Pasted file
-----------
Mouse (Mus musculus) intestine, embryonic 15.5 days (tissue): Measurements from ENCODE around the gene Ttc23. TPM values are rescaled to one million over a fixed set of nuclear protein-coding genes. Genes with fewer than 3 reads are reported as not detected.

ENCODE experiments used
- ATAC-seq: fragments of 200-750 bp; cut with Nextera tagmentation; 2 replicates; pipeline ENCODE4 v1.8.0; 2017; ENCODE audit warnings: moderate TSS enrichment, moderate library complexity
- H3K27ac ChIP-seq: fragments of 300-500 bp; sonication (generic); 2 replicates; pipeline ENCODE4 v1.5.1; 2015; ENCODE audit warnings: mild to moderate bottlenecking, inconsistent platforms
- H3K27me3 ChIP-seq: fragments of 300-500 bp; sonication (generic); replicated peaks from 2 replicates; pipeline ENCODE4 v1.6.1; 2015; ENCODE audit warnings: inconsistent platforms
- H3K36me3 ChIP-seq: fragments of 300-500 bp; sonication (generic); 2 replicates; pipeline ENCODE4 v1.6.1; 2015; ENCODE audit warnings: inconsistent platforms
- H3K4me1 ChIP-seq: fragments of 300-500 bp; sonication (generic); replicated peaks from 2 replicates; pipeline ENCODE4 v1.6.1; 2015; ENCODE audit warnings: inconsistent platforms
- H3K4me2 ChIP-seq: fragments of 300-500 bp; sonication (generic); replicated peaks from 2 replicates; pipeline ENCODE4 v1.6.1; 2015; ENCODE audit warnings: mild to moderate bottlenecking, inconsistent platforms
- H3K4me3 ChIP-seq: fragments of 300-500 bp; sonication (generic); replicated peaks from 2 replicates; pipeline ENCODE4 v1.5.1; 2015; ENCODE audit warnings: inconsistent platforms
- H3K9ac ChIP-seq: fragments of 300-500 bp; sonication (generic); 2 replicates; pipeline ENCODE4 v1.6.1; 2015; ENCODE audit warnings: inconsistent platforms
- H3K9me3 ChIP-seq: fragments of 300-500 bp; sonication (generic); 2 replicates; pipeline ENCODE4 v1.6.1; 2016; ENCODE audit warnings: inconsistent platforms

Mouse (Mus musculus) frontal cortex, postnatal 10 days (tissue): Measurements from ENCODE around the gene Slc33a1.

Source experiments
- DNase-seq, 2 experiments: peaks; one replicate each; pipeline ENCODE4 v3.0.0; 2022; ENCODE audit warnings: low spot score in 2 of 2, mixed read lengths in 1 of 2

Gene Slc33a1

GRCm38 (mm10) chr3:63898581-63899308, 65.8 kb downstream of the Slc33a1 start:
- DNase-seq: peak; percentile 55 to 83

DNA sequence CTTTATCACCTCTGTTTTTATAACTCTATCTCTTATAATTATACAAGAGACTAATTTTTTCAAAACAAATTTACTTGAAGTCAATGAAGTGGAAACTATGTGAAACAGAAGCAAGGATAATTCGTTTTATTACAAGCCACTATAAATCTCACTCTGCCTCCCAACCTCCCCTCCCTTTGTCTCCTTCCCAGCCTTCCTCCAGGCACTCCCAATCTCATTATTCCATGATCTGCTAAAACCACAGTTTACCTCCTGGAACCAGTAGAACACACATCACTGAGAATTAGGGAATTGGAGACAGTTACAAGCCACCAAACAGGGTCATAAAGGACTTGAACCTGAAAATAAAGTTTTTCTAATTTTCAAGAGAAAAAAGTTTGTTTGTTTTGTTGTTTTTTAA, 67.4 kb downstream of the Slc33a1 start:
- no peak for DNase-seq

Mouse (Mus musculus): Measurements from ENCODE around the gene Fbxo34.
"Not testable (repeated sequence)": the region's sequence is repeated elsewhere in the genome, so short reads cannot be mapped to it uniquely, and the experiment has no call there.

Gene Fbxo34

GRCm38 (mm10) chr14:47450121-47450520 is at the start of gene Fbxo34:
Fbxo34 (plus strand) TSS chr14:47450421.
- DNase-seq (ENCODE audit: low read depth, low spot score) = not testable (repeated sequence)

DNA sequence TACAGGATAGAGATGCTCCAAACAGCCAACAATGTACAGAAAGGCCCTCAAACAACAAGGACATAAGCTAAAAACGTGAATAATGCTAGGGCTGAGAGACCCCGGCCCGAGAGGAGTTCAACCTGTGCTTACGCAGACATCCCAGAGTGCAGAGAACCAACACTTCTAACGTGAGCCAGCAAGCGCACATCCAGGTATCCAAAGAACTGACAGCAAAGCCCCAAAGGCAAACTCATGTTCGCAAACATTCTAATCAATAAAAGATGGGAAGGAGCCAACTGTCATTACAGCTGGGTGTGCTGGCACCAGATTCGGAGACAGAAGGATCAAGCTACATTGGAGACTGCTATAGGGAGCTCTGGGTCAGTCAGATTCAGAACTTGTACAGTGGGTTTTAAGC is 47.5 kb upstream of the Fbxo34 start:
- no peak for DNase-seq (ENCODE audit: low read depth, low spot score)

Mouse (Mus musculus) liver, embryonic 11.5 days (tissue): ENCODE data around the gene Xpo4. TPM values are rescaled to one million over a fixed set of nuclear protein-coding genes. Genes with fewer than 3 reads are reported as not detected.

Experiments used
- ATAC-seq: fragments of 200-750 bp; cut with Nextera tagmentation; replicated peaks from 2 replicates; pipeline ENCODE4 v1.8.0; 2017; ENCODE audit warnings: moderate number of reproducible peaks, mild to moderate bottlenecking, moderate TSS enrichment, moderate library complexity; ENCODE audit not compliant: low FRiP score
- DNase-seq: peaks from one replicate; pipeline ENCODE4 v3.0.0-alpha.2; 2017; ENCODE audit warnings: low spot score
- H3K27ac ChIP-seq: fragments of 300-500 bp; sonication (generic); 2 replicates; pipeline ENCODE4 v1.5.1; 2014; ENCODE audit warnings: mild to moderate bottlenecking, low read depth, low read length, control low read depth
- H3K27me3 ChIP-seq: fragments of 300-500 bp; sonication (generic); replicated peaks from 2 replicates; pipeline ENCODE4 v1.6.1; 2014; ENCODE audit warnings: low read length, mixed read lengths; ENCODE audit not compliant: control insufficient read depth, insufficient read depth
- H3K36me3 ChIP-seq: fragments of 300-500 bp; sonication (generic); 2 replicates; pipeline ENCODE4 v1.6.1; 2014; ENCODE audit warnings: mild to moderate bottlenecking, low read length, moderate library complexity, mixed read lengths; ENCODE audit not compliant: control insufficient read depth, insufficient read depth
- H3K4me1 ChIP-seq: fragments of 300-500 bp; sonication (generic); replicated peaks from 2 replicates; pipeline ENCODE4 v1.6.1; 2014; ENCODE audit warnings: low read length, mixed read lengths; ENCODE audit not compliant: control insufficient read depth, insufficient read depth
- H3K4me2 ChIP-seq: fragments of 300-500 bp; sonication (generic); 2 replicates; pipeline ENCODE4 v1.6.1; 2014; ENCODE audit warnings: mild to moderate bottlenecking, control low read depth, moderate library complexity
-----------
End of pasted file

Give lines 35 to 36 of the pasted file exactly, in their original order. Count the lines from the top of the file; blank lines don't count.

- H3K4me1 ChIP-seq: fragments of 300-500 bp; sonication (generic); replicated peaks from 2 replicates; pipeline ENCODE4 v1.6.1; 2014; ENCODE audit warnings: low read length, mixed read lengths; ENCODE audit not compliant: control insufficient read depth, insufficient read depth
- H3K4me2 ChIP-seq: fragments of 300-500 bp; sonication (generic); 2 replicates; pipeline ENCODE4 v1.6.1; 2014; ENCODE audit warnings: mild to moderate bottlenecking, control low read depth, moderate library complexity